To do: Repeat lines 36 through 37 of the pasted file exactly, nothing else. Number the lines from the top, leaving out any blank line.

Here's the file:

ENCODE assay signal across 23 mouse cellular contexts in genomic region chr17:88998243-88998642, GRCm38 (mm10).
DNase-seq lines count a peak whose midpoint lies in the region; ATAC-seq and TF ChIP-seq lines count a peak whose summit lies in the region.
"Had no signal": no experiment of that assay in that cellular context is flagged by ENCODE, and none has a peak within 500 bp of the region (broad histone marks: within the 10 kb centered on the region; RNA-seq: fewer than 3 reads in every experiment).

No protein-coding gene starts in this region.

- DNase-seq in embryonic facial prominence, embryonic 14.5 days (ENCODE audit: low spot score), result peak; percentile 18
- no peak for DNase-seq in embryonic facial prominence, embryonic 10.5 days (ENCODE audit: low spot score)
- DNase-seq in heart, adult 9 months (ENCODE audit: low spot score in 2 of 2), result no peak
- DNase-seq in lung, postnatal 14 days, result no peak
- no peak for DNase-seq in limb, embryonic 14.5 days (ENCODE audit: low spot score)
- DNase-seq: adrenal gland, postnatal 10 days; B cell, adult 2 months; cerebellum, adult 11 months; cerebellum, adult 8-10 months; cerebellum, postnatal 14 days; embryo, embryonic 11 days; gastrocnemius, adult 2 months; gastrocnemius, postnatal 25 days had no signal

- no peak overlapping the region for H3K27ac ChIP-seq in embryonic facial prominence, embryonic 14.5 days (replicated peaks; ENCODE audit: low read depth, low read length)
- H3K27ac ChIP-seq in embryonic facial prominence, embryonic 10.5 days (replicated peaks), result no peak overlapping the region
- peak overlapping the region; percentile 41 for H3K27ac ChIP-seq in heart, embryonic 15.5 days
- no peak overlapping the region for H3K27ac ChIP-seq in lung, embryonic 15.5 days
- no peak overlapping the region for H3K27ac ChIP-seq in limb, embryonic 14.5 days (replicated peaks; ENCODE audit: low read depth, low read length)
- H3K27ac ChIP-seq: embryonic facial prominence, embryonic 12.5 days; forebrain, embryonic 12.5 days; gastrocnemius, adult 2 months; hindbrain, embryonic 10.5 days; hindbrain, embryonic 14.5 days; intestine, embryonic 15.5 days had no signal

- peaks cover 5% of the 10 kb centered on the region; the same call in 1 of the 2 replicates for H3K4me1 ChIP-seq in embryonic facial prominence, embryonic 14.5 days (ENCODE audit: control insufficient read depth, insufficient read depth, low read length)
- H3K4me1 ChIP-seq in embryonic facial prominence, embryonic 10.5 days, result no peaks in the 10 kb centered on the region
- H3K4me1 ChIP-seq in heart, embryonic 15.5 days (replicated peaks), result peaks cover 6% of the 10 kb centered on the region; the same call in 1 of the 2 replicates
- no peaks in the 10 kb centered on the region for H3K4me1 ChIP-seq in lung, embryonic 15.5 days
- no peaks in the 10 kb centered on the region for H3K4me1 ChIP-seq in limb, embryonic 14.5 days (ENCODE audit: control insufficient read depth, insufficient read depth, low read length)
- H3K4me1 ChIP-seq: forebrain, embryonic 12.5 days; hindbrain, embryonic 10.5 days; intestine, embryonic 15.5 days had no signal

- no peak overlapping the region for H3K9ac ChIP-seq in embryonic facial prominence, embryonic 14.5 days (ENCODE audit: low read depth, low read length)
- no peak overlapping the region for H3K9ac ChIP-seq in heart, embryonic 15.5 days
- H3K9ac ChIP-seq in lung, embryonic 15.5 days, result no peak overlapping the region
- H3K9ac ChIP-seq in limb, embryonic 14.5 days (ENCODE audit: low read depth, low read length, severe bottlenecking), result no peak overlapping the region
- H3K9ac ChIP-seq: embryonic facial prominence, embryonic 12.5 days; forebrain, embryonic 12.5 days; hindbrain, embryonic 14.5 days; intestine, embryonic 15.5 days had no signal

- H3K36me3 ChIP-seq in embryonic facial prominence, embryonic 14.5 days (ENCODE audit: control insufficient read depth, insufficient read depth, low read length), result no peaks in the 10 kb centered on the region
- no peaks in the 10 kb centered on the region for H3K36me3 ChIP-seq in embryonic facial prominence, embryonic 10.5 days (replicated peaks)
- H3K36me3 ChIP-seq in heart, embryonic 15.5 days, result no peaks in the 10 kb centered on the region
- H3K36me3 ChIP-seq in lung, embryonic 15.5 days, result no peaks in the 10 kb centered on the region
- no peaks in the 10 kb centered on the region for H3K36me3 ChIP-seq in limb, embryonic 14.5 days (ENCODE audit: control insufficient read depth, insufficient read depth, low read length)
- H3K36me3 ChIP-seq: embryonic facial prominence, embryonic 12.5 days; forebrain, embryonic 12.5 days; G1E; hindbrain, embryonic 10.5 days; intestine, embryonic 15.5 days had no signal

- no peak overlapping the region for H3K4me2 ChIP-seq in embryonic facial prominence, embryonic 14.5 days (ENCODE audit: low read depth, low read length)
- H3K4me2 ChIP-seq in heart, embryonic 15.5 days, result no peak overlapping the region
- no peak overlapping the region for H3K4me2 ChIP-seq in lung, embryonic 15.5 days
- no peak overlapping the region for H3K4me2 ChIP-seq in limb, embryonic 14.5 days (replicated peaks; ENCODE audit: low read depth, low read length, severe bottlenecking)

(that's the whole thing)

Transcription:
- no peak overlapping the region for H3K4me2 ChIP-seq in lung, embryonic 15.5 days
- no peak overlapping the region for H3K4me2 ChIP-seq in limb, embryonic 14.5 days (replicated peaks; ENCODE audit: low read depth, low read length, severe bottlenecking)